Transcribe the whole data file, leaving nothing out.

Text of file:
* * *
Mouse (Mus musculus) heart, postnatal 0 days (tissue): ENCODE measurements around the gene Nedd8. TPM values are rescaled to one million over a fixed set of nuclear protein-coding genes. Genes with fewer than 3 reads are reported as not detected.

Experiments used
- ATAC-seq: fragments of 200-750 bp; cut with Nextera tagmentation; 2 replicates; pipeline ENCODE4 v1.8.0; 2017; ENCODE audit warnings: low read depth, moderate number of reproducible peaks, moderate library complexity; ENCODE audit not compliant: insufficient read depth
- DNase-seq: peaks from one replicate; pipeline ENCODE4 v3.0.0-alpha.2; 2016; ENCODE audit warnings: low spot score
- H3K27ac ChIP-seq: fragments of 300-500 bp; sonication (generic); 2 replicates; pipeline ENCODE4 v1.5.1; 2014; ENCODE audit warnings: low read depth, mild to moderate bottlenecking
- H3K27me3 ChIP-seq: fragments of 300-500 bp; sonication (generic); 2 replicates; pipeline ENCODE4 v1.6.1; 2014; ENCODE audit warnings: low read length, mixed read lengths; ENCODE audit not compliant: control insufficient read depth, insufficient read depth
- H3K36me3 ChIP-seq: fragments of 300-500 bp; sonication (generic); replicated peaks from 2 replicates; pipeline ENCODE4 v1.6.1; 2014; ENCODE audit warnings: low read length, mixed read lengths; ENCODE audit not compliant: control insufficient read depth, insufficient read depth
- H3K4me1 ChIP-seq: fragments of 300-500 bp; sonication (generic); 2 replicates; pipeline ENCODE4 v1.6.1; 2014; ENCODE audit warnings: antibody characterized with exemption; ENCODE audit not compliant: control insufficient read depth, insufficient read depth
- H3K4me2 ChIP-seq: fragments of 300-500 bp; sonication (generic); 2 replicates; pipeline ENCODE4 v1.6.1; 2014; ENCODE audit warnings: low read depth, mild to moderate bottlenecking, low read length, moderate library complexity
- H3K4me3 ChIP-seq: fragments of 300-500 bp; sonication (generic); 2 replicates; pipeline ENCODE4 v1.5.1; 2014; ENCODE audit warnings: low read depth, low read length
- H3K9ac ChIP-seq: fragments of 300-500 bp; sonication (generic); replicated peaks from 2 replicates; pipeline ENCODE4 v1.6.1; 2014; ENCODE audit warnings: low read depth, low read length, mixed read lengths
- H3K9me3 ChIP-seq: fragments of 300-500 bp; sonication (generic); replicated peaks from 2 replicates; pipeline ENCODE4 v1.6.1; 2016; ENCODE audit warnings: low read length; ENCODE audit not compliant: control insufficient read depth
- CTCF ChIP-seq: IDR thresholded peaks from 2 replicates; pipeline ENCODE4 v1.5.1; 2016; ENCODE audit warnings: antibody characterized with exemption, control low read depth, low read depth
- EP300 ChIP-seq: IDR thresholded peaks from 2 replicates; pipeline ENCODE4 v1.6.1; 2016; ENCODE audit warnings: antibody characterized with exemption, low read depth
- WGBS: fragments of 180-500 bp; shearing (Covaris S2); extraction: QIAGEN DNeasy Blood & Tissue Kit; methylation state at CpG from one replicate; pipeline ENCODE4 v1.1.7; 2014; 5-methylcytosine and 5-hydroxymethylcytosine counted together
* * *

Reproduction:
Mouse (Mus musculus) heart, postnatal 0 days (tissue): ENCODE measurements around the gene Nedd8. TPM values are rescaled to one million over a fixed set of nuclear protein-coding genes. Genes with fewer than 3 reads are reported as not detected.

Experiments used
- ATAC-seq: fragments of 200-750 bp; cut with Nextera tagmentation; 2 replicates; pipeline ENCODE4 v1.8.0; 2017; ENCODE audit warnings: low read depth, moderate number of reproducible peaks, moderate library complexity; ENCODE audit not compliant: insufficient read depth
- DNase-seq: peaks from one replicate; pipeline ENCODE4 v3.0.0-alpha.2; 2016; ENCODE audit warnings: low spot score
- H3K27ac ChIP-seq: fragments of 300-500 bp; sonication (generic); 2 replicates; pipeline ENCODE4 v1.5.1; 2014; ENCODE audit warnings: low read depth, mild to moderate bottlenecking
- H3K27me3 ChIP-seq: fragments of 300-500 bp; sonication (generic); 2 replicates; pipeline ENCODE4 v1.6.1; 2014; ENCODE audit warnings: low read length, mixed read lengths; ENCODE audit not compliant: control insufficient read depth, insufficient read depth
- H3K36me3 ChIP-seq: fragments of 300-500 bp; sonication (generic); replicated peaks from 2 replicates; pipeline ENCODE4 v1.6.1; 2014; ENCODE audit warnings: low read length, mixed read lengths; ENCODE audit not compliant: control insufficient read depth, insufficient read depth
- H3K4me1 ChIP-seq: fragments of 300-500 bp; sonication (generic); 2 replicates; pipeline ENCODE4 v1.6.1; 2014; ENCODE audit warnings: antibody characterized with exemption; ENCODE audit not compliant: control insufficient read depth, insufficient read depth
- H3K4me2 ChIP-seq: fragments of 300-500 bp; sonication (generic); 2 replicates; pipeline ENCODE4 v1.6.1; 2014; ENCODE audit warnings: low read depth, mild to moderate bottlenecking, low read length, moderate library complexity
- H3K4me3 ChIP-seq: fragments of 300-500 bp; sonication (generic); 2 replicates; pipeline ENCODE4 v1.5.1; 2014; ENCODE audit warnings: low read depth, low read length
- H3K9ac ChIP-seq: fragments of 300-500 bp; sonication (generic); replicated peaks from 2 replicates; pipeline ENCODE4 v1.6.1; 2014; ENCODE audit warnings: low read depth, low read length, mixed read lengths
- H3K9me3 ChIP-seq: fragments of 300-500 bp; sonication (generic); replicated peaks from 2 replicates; pipeline ENCODE4 v1.6.1; 2016; ENCODE audit warnings: low read length; ENCODE audit not compliant: control insufficient read depth
- CTCF ChIP-seq: IDR thresholded peaks from 2 replicates; pipeline ENCODE4 v1.5.1; 2016; ENCODE audit warnings: antibody characterized with exemption, control low read depth, low read depth
- EP300 ChIP-seq: IDR thresholded peaks from 2 replicates; pipeline ENCODE4 v1.6.1; 2016; ENCODE audit warnings: antibody characterized with exemption, low read depth
- WGBS: fragments of 180-500 bp; shearing (Covaris S2); extraction: QIAGEN DNeasy Blood & Tissue Kit; methylation state at CpG from one replicate; pipeline ENCODE4 v1.1.7; 2014; 5-methylcytosine and 5-hydroxymethylcytosine counted together